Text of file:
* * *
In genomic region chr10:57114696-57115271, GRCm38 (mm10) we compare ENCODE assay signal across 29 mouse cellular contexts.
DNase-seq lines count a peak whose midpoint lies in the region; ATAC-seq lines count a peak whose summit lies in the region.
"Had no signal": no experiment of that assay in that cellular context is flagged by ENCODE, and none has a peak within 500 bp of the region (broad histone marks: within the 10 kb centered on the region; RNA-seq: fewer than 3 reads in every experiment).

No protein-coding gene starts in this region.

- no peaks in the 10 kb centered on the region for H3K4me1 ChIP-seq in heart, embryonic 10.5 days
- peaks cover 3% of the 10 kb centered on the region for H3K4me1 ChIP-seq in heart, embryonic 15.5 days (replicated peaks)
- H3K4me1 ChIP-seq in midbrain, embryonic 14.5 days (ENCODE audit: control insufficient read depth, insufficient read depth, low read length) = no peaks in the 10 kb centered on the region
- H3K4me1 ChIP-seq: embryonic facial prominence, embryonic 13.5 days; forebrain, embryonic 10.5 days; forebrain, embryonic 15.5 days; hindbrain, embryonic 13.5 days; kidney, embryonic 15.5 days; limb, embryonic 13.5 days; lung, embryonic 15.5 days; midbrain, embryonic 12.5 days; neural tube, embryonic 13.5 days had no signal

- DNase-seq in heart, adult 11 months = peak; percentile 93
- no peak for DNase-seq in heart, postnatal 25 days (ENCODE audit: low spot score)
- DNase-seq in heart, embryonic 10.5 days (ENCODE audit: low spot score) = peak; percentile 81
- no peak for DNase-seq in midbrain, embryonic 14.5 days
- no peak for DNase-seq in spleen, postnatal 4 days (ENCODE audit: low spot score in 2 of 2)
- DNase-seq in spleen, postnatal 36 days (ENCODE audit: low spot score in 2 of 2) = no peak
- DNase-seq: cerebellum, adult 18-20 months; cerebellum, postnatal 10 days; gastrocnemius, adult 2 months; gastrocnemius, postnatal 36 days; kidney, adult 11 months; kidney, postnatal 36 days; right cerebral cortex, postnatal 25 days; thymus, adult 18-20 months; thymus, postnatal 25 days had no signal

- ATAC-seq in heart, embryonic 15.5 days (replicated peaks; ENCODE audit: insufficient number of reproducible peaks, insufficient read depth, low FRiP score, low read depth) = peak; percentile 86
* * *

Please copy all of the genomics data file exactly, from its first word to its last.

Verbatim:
In genomic region chr10:57114696-57115271, GRCm38 (mm10) we compare ENCODE assay signal across 29 mouse cellular contexts.
DNase-seq lines count a peak whose midpoint lies in the region; ATAC-seq lines count a peak whose summit lies in the region.
"Had no signal": no experiment of that assay in that cellular context is flagged by ENCODE, and none has a peak within 500 bp of the region (broad histone marks: within the 10 kb centered on the region; RNA-seq: fewer than 3 reads in every experiment).

No protein-coding gene starts in this region.

- no peaks in the 10 kb centered on the region for H3K4me1 ChIP-seq in heart, embryonic 10.5 days
- peaks cover 3% of the 10 kb centered on the region for H3K4me1 ChIP-seq in heart, embryonic 15.5 days (replicated peaks)
- H3K4me1 ChIP-seq in midbrain, embryonic 14.5 days (ENCODE audit: control insufficient read depth, insufficient read depth, low read length) = no peaks in the 10 kb centered on the region
- H3K4me1 ChIP-seq: embryonic facial prominence, embryonic 13.5 days; forebrain, embryonic 10.5 days; forebrain, embryonic 15.5 days; hindbrain, embryonic 13.5 days; kidney, embryonic 15.5 days; limb, embryonic 13.5 days; lung, embryonic 15.5 days; midbrain, embryonic 12.5 days; neural tube, embryonic 13.5 days had no signal

- DNase-seq in heart, adult 11 months = peak; percentile 93
- no peak for DNase-seq in heart, postnatal 25 days (ENCODE audit: low spot score)
- DNase-seq in heart, embryonic 10.5 days (ENCODE audit: low spot score) = peak; percentile 81
- no peak for DNase-seq in midbrain, embryonic 14.5 days
- no peak for DNase-seq in spleen, postnatal 4 days (ENCODE audit: low spot score in 2 of 2)
- DNase-seq in spleen, postnatal 36 days (ENCODE audit: low spot score in 2 of 2) = no peak
- DNase-seq: cerebellum, adult 18-20 months; cerebellum, postnatal 10 days; gastrocnemius, adult 2 months; gastrocnemius, postnatal 36 days; kidney, adult 11 months; kidney, postnatal 36 days; right cerebral cortex, postnatal 25 days; thymus, adult 18-20 months; thymus, postnatal 25 days had no signal

- ATAC-seq in heart, embryonic 15.5 days (replicated peaks; ENCODE audit: insufficient number of reproducible peaks, insufficient read depth, low FRiP score, low read depth) = peak; percentile 86